Two versions of the questionnaire were used: one before the experiment and one after. Only the described decisional situations were different in the two versions, the underlying structure of the tasks was retained. After solving the questionnaires, the participants received a summary table of their performance on each task, with a brief description of that task. The completion of each survey took ∼25 min. Time pressure was also applied on each question (30–60 s). In the second survey, besides the heuristics and biases tasks, we also asked the participants about how much they utilized the learned techniques following the training.
The Training Sessions
The phases of the training were connected by a continuous Power Point presentation, with a brief break after the awareness training phase. Participants took an active role in the analogical sensitization and analogical phases, while the awareness phase followed a presentation. Table 2 gives a comprehensive summary of the different phases.
The Awareness Training
In the awareness training phase a short general introduction of heuristics and biases was followed by the presentation of each bias. In the introductory phase, besides giving information about the duration and the aim of the training, to ‘unfreeze’ the participants the flaws of intuitive decision making were demonstrated by several examples, with the conclusion that in real life our intuition can often misguide us. Participants also received a feedback presentation on how people make mistakes on tests similar to theirs.
The presentation of the biases consisted of three parts: a real life example, an explanation of the bias and the techniques to avoid the bias. Participants in this phase were only presented with the underlying principles and real-life examples of each bias. The different examples and techniques for each bias are detailed in Supplementary Table S2.
The Analogical Sensitization
In the analogical sensitization phase pattern recognition was facilitated by two tasks. In the first task (adapted from Gick and Holyoak, 1980), participants were asked to pair up four short scenarios without explicitly telling them the difference between the concepts of structural and surface analogies. In order to understand the difference between these two types of analogies, this pairing task was followed by a group discussion of the solutions. The second task was an integrative bargaining task based on Follett’s (1940) orange-peel example. The participants were expected to reach a trade-off in a negotiation situation, after hearing about a solution in an analogous story. This again was followed by a group discussion which aimed to ascertain that all participants correctly understood the difference between the two types of analogies.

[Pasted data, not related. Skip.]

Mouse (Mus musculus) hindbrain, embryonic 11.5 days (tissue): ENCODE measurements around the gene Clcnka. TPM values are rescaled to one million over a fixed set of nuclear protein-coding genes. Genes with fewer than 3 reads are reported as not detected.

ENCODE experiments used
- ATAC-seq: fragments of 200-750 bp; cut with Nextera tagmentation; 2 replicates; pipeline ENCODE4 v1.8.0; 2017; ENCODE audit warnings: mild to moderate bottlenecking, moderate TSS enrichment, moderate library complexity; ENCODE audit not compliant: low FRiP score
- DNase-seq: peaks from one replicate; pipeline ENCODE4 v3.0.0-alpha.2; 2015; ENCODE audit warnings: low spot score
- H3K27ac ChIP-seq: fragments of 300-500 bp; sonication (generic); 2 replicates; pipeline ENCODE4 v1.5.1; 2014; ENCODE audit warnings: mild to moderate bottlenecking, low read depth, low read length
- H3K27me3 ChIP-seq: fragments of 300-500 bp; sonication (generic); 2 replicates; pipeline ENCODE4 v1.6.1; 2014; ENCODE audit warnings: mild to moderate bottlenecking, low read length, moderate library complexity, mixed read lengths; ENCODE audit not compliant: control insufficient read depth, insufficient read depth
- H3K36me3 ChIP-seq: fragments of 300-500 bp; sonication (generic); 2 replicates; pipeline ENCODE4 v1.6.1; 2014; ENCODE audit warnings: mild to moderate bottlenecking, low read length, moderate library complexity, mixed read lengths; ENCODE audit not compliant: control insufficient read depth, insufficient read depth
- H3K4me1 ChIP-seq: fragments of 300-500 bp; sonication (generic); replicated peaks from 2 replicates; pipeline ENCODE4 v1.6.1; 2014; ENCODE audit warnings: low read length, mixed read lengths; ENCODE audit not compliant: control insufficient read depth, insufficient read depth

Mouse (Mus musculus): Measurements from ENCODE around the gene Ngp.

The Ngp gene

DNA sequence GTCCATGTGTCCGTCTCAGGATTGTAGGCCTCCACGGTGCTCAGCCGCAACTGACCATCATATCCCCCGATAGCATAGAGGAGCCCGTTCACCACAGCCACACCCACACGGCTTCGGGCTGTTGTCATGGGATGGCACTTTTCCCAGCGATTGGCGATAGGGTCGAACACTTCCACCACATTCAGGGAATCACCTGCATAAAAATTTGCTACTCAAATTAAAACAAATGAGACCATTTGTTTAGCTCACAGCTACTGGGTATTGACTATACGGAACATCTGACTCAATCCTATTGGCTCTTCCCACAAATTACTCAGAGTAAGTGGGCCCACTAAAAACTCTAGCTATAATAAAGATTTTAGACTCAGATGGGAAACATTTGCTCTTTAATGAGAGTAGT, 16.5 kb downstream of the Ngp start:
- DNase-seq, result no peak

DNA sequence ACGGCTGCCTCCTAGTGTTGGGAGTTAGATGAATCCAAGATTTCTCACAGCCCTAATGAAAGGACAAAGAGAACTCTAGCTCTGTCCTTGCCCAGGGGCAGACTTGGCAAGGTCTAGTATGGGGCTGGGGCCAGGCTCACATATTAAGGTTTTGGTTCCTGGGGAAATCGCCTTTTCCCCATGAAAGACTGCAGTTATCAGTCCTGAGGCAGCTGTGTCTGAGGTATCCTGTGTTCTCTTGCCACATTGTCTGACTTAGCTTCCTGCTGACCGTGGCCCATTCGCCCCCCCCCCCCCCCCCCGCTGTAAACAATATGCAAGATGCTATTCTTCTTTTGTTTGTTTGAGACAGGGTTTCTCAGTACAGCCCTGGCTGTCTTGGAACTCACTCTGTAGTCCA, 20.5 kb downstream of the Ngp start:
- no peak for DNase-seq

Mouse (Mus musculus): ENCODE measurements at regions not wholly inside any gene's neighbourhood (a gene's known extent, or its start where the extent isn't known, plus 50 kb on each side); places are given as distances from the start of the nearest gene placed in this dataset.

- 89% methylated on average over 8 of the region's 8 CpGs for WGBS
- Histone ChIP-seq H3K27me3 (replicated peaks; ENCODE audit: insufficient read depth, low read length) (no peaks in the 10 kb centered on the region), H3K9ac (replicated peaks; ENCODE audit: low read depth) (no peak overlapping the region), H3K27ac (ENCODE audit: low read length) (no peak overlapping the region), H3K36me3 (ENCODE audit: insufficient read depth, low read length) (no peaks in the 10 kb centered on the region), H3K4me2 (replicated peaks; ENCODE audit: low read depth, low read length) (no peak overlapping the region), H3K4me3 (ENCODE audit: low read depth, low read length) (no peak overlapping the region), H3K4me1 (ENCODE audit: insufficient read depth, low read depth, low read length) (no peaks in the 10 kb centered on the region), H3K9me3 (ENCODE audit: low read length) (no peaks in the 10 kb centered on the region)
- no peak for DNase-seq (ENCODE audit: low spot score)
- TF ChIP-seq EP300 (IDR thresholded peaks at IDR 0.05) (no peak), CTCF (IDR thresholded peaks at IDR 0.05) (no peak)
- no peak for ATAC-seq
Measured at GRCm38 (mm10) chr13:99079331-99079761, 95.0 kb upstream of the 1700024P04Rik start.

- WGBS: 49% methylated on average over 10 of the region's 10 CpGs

The Analogical Training
In the analogical training phase, participants were trained on each bias consecutively following the same structure: at first, groups of two or three were asked to accomplish different tasks with the aim of detecting structural similarities between stories or situations containing the same bias. After discussing their interpretation with the whole group, the participants received the same presentation on the normative principles along with examples of the biases, as did the other experimental group in the awareness phase. After this, participants were asked to recollect memories or try to imagine future occasions when they might commit the bias in their everyday life. Following this, they were first asked to suggest strategies to avoid the biases, and then they were presented with specific research-based coping techniques. Finally, the participants had to discuss how they would utilize these techniques in real life.
The examples and the avoidance techniques of the biases used in both the awareness and analogical conditions were the same (see Supplementary Table S2). For the description of the specific training tasks, see Supplementary Table S3.
The initial assessment of the performance on the pre-test questionnaire showed that participants were generally susceptible to the measured biases (Table 3). Three of the statistical biases (covariation detection, regression to the mean, insensitivity to sample size) showed the weakest performance, and participants resisted the anchoring bias the most.
Since the participants answered an online questionnaire before and after the treatment, both within-subjects (pre- and post-training tests) and between-subjects (awareness training, analogical training, control) measures were collected throughout the experiment. As the two versions of the test may not be equally sensitive, accuracy was used as a criterion variable in the models. To control for statistical noise (e.g., cohort-effects), hierarchical linear logistic mixed effect models were used with the lme4 (Bates et al., 2014) and nlme (Pinheiro et al., 2014) packages in R. Fixed effects were entered hierarchically to the model: first test-score differences (the differences between pre-training and post-training test-scores), then experimental manipulation (analogical, awareness or control), and finally the interaction between them. The participants were entered as random effects to the models.